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HeadWay Issue #226 - Exercise Theory: Large and Small Goals with Migraine
January 20, 2024

In this issue:

Exercise Theory: Large and Small Goals with Migraine

Say what?! Non-exercise activity thermogenesis (NEAT)

Exercise Theory: Large and Small Goals with Migraine

Ah yes! It's the time of year when those who are still faithful to their New Year's resolution to exercise more are only days away from giving up. Depressing, isn't it? But statistics tell us that there isn't much hope that the majority of us will make it past February.

Migraine patients have a disadvantage - but also an advantage here. We all know about the disadvantages - exercise itself may trigger attacks. The unpredictability of migraine makes regular exercise programs difficult.

But there's also an advantage. Many with chronic migraine have learned some secrets that other people are still working on, such as:
  • Start slowly, build up gradually
  • Make the most of the present!
  • Listen to your body
  • Exercise must go along with a regular schedule and healthy eating
All right, maybe we haven't mastered all of those things, but maybe we have learned something over the years!

Tips from Jenny and Natalie

I appreciated hearing about the experiences of Natalie and Jenny, two migraineurs who ran a half marathon to raise money for migraine research. That is an amazing accomplishment!

You can read the interview for yourself, but what are some of the tips they shared from their experience? Here's a paraphrase of some of them:
  • Plan a schedule, but don't pressure yourself to stick to it. Counterintuitive, for sure! But the idea here is not to be lazy, but to not constantly feel guilty because of the limitations of your own body. Pushing yourself, but not feeling like a failure because you didn't push too far, is a useful skill.
  • Think about your ultimate goal. In this case, it was a long distance run, so running was a priority (but not the only thing, as we'll see). But you may have different goals!
  • Find different ways of being active that won't make symptoms worse. On certain days, maybe you need to do more stretching and less intense exercise.
  • Push harder on days when you have no other plans. In other words, depending on your personal goals, you may have to push and be extra tired or even get headachy. Plan those times carefully.
  • Focus on the benefits. For Natalie and Jenny, of course, part of that was raising money to fight migraine. But it was also a feeling of structure, a feeling that you were "in control" and not your symptoms, and of course for most of us - general health.
  • "Don't rush the process". Those of us with headache conditions know that our process and progress is not the same as everyone else's. Your progress timetable is your own.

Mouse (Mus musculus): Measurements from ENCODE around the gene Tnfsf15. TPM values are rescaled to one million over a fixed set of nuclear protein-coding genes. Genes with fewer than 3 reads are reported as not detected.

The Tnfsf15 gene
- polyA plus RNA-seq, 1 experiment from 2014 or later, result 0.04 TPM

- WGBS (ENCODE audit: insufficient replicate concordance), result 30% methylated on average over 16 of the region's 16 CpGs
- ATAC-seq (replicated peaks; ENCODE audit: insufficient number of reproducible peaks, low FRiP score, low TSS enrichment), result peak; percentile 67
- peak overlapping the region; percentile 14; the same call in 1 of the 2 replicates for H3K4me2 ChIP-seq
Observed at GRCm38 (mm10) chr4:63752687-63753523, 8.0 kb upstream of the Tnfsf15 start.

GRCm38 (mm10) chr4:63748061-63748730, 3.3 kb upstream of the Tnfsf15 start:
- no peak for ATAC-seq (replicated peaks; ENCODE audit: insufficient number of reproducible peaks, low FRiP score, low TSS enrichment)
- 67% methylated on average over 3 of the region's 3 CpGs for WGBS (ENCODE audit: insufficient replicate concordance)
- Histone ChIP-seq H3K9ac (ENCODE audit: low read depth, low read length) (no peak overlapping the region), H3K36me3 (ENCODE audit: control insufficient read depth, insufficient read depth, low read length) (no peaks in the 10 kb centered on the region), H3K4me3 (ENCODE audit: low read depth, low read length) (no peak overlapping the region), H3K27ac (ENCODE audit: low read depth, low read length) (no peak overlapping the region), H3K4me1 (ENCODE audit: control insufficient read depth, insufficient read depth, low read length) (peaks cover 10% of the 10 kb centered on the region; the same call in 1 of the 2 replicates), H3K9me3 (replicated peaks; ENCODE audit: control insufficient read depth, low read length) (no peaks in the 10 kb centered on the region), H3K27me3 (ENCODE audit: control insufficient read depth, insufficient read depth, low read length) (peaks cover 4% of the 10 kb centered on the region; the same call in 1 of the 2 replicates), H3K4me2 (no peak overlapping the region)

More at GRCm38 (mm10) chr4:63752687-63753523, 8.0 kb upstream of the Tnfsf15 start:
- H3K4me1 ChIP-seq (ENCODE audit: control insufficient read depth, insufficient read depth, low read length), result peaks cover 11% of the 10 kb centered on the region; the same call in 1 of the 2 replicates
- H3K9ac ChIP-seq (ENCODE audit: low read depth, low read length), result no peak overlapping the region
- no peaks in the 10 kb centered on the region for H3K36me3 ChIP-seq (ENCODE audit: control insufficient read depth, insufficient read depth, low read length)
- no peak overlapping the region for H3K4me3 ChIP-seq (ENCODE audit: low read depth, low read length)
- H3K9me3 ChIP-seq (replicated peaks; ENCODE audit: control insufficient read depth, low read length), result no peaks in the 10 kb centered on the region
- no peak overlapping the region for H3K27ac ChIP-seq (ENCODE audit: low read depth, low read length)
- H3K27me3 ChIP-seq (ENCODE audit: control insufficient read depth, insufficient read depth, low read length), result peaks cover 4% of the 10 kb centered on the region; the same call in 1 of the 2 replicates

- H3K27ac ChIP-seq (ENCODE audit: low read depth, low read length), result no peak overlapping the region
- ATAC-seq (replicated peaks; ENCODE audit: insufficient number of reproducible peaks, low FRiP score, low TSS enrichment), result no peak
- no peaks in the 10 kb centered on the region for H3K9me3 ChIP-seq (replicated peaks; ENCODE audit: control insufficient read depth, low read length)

• "Be prepared to adapt". You don't want to be the one who quits when it's barely February. But it's acceptable to adapt and make changes to make things better for you. Don't stay in a plan that isn't working for you. Make small changes.
These are great ideas for big goals - but also for small ones. When it comes to exercise with migraine, maybe we need to spend less time regretting the past and more time asking - what small goal can I set for this week or month? How can I move a little bit more today or tomorrow?

That way, we may find that we're still reaping the benefits of movement when March rolls around.

Say what?! Non-exercise activity thermogenesis (NEAT)

Dr. James Levine of the Mayo Clinic defines non-exercise activity thermogenesis (NEAT) as "the energy expended for everything we do that is not sleeping, eating or sports-like exercise." That would even include standing up, pacing, making dinner, and vacuuming.

As a researcher of obesity, the power of NEAT for weight loss is important to Levine. However, NEAT has powerful implications for anyone wanting to increase their activity - especially those currently struggling with or unable to do intense exercise programs.

We've talked about similar concepts from The Posture Prescription by Dr. Arthur White. That is, how can we generally improve health throughout the day?

Dr. Levine preaches a similar belief in his book Get Up!: Why Your Chair is Killing You and What You Can Do About It. Check it out for more information! (You can even get the audiobook, and pace while you listen...)

Thanks for reading!  Remember, if you have feedback or ideas for future issues, visit the HeadWay MailRoom.  Your password is nomoache.
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